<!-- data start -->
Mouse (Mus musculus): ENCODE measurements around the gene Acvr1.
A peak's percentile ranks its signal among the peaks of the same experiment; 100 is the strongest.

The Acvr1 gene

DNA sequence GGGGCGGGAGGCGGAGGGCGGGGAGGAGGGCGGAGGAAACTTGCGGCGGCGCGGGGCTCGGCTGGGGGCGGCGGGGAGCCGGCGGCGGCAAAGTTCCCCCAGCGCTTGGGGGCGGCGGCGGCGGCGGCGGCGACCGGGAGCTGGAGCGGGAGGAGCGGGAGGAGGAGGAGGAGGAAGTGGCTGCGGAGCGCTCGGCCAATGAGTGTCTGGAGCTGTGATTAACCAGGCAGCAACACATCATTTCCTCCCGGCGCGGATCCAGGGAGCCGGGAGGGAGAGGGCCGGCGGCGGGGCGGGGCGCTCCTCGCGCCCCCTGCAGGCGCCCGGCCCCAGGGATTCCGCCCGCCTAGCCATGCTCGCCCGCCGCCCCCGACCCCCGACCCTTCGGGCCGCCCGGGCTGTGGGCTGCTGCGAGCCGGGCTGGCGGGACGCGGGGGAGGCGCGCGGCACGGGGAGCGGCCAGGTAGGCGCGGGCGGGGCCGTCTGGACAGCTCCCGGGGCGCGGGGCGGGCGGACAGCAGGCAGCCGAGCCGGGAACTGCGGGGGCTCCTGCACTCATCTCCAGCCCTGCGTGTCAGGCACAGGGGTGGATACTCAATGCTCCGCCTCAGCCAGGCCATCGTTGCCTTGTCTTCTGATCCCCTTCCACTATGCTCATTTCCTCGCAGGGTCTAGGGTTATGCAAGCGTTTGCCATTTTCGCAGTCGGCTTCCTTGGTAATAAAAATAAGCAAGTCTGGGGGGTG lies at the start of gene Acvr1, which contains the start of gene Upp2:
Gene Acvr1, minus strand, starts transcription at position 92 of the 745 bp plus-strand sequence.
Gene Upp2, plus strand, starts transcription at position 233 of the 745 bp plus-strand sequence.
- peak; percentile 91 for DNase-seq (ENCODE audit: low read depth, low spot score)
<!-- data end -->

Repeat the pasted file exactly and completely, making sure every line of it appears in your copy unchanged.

Mouse (Mus musculus): ENCODE measurements around the gene Acvr1.
A peak's percentile ranks its signal among the peaks of the same experiment; 100 is the strongest.

The Acvr1 gene

DNA sequence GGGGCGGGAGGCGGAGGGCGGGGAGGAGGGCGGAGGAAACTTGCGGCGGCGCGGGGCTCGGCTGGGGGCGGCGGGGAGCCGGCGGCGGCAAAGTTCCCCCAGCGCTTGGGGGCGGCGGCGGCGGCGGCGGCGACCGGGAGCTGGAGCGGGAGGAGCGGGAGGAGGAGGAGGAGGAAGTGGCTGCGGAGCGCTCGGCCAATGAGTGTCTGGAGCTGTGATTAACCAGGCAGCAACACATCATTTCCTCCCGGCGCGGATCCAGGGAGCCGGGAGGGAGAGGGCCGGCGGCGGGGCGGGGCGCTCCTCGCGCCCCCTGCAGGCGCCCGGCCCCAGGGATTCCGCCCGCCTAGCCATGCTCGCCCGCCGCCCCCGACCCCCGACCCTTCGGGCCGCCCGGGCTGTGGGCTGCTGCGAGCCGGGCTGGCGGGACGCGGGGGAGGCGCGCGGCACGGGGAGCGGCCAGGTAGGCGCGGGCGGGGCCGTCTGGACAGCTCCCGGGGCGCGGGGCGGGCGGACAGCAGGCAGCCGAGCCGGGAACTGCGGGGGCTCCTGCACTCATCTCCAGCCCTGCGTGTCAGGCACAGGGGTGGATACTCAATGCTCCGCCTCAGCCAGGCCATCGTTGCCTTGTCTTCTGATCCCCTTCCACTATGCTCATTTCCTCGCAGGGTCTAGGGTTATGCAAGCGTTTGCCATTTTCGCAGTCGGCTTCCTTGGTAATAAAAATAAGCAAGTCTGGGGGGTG lies at the start of gene Acvr1, which contains the start of gene Upp2:
Gene Acvr1, minus strand, starts transcription at position 92 of the 745 bp plus-strand sequence.
Gene Upp2, plus strand, starts transcription at position 233 of the 745 bp plus-strand sequence.
- peak; percentile 91 for DNase-seq (ENCODE audit: low read depth, low spot score)